1951 was a strange year for the Best Actress line-up – besides Eleanor Parker, Shelley Winters also managed a nomination for a performance that can be considered a borderline-case between leading and supporting. Her Alice Tripp is an easy to overlook character, not only because Montgomery Clift and Elizabeth Taylor are so much more fascinating to look at but also because Alice herself is the kind of woman almost everyone overlooks because her exterior is basically as uninteresting as her interior. But in the case of Shelley Winters, the category placement is less controversial than in the case of Eleanor Parker – Shelley Winter’s character is, in some way, the motor of A Place in the Sun who always dominates the tone of the story and the direction it takes and whose ultimate fate also influences and shapes the second part of the movie even when her character is already gone. It seems as if every character in A Place in the Sun wants her to go away just as quickly as everyone behind the camera but even with all her flaws, there is one thing about Alice Tripp that cannot be denied: her persistence and her (ironically) longevity. Everybody may want her to go away but Shelley Winters and Alice Tripp are determined to stay, no matter what. Ultimately, both women will lose the fight against this constant disinterest but their cry for attention is still admirable.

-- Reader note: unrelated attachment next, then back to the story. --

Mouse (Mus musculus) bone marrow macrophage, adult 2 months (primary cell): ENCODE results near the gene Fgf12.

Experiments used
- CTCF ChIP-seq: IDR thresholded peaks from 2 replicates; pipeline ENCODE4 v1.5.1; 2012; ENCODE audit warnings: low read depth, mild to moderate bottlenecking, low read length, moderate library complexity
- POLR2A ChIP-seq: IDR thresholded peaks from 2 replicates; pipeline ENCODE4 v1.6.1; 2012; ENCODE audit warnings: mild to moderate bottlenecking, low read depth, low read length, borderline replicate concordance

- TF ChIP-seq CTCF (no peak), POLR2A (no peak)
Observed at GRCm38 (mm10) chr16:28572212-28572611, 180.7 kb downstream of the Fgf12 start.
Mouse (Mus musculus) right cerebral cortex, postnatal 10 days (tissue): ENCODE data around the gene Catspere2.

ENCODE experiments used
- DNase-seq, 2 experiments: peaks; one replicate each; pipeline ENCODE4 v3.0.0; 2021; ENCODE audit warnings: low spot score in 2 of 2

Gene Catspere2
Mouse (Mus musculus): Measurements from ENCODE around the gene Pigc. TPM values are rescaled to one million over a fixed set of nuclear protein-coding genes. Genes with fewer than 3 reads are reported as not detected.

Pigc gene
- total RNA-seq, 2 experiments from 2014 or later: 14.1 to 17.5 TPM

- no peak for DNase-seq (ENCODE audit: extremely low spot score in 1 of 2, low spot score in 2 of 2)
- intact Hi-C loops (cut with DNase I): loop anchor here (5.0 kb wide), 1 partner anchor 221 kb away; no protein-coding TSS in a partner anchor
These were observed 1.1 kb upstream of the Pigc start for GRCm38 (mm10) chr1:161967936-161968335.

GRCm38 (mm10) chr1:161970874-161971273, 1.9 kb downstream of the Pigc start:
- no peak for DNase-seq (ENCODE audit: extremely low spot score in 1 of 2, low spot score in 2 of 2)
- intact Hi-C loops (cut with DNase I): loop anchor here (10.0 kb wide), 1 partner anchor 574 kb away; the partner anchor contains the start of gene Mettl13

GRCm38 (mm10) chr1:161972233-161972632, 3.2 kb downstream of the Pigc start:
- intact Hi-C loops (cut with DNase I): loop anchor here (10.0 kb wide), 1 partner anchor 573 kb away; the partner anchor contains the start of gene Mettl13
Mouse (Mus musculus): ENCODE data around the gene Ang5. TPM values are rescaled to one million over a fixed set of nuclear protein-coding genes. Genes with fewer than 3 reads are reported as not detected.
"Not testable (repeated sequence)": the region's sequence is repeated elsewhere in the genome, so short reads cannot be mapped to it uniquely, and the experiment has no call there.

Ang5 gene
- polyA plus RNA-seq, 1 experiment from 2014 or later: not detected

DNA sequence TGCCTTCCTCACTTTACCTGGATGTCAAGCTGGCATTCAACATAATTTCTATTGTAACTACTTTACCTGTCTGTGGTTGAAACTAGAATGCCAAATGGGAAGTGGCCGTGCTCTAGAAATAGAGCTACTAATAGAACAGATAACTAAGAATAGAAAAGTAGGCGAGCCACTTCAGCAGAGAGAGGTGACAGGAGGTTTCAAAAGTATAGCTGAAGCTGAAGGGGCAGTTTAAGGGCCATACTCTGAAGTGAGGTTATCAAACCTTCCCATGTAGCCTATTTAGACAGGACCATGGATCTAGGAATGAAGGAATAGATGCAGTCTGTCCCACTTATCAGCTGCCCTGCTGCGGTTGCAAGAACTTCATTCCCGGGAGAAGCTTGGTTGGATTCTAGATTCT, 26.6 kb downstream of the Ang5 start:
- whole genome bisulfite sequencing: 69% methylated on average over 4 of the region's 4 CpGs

I assume that I am not the only one who is always…let’s say surprised when it is mentioned that Shelley Winters actually began her career as a ‘blonde bombshell’ before she turned herself into a serious character actress. Shelley Winters has so completely embedded herself into the public memory as the open-mouthed, loud and somewhat overweight mother/grandmother that it’s just impossible to imagine that she could really be mostly praised for her looks at one time or another. Apparently, A Place in the Sun was the important turning point in her career when she could show her serious dedication as an actress when she brought the role of Alice Tripp to life – a lonely, stubborn, sometimes annoying but ultimately tragic young girl working in a factory and starting an ill-fated relationship with Montgomery Clift’s George Eastman. There is certainly nothing glamorous or bombshell-like about Shelley Winters in this part – her face almost constantly reduced to a variety of grumpy sadness or anger, her appearance as plain as possible, she fulfills the task of being the complete opposite of Elizabeth Taylor’s Angela Vickers who embodies beauty, elegance, class and sex-appeal. But even though Shelley Winters has to play second fiddle to Elizabeth Taylor when it comes to filling the movie with sexual tension or breathtaking sensitivity, she does have the benefit of actually being given a much more emotional and demanding character – the only problem is: nobody really cares. Shelley Winters and Eleanor Parker may be the two ‘supporting girls that could’ in this year but they also share another similarity: they play characters that are experiencing great personal tragedy (Alice Tripp even much more than Mary McLeod) but are stuck in movies that are never interested in them. Eleanor Parker has to learn that her life as it used to be is falling apart in just a few moments and this one day at the police station will change everything for her forever – but all this is never presented as Mary’s tragedy but only serves as a catalyst for the actions of Kirk Douglas’s character. In this way, Eleanor Parker is basically reduced to a plot device – there is so much to say about Mary McLeod, so much to discover and so many possibilities but none are ever used. Part of the blame here also falls on Eleanor Parker who added to this imbalance between herself and Kirk Douglas by reducing her character to a variety of teary-eyed reaction shots. Shelley Winters cannot be blamed the same way because she obviously invests a lot of thought and dedication into Alice Tripp and was truly able to turn her into the into the movie’s most deciding character. But just like Eleanor Parker, she also faces an almost lost battle because she, too, gets mostly treated like a plot device and very often it appears that Shelley Winters was as unwanted to the movie makers as Alice Tripp to George Eastman.